Despite all the criticism and hoopla, the Sarbanes-Oxley Act is here to stay. At least that’s the message sent by the results of two recent legal challenges brought against the Act.
The first, a lawsuit filed in February 2006 by a pro-business lobbying group, disputed the constitutionality of the independent board established by the Act to oversee the accounting industry. In its complaint, the Free Enterprise Fund alleged that the structure of the Public Company Accounting Oversight Board (PCAOB) violates the Constitution’s separation of powers doctrine.
If the plaintiffs to the case, which also included Beckstead & Watts LLP, a small Nevada accounting firm and subject of an ongoing PCAOB disciplinary investigation – had succeeded in their efforts to prove the PCAOB unconstitutional, the entire act risked being invalidated. However, U.S. District Court Judge James Robertson ultimately dismissed the case, stating in his opinion that the plaintiffs’ challenge to the PCAOB presented “nothing but an hypothetical scenario of an overzealous or rogue PCAOB investigator.”
While the PCAOB was clearly pleased with the judge’s decision, supporters of SOX may want to hold off celebratory plans for a while longer. The plaintiffs have vowed to push forward with the legal action, stating intentions to take the case to the Court of Appeals and the Supreme Court. (Free Enterprise Fund, et al. v. PCAOB, Civil Action No. 06-0217, March 21, 2007)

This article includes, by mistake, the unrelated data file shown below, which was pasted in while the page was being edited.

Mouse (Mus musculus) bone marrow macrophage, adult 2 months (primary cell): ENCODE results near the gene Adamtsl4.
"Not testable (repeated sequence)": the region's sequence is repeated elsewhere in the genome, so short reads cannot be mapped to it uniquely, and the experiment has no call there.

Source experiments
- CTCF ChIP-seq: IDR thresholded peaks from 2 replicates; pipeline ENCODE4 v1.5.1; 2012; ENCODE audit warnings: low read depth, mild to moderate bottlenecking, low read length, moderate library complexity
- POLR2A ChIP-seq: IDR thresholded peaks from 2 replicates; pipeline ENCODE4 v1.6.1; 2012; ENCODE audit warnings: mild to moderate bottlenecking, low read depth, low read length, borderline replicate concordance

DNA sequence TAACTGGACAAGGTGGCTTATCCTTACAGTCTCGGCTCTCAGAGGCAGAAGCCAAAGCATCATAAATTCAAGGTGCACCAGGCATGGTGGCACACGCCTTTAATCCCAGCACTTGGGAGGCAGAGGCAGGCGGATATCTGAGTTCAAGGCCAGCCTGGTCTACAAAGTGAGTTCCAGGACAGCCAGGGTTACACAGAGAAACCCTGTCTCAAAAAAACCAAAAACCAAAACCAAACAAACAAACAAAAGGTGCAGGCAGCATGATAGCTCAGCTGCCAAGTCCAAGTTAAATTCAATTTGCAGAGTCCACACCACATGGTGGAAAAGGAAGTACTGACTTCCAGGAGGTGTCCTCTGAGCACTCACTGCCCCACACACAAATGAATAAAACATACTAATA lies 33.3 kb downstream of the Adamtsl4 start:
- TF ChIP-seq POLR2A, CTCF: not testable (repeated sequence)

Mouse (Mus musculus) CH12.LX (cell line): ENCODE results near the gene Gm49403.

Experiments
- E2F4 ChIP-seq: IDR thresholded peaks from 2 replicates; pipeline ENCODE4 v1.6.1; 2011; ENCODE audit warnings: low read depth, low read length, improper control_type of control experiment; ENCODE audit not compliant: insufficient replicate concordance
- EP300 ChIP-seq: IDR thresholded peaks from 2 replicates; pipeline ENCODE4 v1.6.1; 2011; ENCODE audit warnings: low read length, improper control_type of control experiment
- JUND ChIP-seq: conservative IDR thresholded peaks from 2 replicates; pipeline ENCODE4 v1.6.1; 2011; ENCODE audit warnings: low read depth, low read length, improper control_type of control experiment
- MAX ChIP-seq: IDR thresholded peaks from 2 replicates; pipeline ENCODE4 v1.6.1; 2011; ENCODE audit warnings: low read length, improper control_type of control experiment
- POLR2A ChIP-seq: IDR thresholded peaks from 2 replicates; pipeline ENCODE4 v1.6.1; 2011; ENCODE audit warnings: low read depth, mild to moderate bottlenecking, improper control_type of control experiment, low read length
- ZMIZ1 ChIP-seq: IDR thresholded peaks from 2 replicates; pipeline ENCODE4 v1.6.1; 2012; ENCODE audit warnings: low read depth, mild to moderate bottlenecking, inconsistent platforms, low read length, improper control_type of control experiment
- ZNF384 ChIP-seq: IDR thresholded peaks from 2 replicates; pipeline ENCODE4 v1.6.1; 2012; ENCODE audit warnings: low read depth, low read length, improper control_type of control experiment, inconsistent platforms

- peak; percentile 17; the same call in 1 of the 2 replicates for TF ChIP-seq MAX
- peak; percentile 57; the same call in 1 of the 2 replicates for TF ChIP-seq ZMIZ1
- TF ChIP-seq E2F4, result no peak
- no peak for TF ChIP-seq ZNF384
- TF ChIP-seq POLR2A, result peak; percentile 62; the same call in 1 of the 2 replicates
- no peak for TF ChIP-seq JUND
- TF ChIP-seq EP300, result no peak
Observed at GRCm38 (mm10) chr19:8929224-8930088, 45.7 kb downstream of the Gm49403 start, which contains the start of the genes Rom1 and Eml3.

On the legislative front, a proposed amendment to make Section 404 compliance optional for small companies was shot down in the Senate by a vote of 62-35. South Carolina Republican Jim DeMint attempted to attach the SOX amendment, which would make the Act’s most widely contested provision voluntary for smaller public companies, to a Senate bill focused on increased investment in research and improved science, math, and engineering education.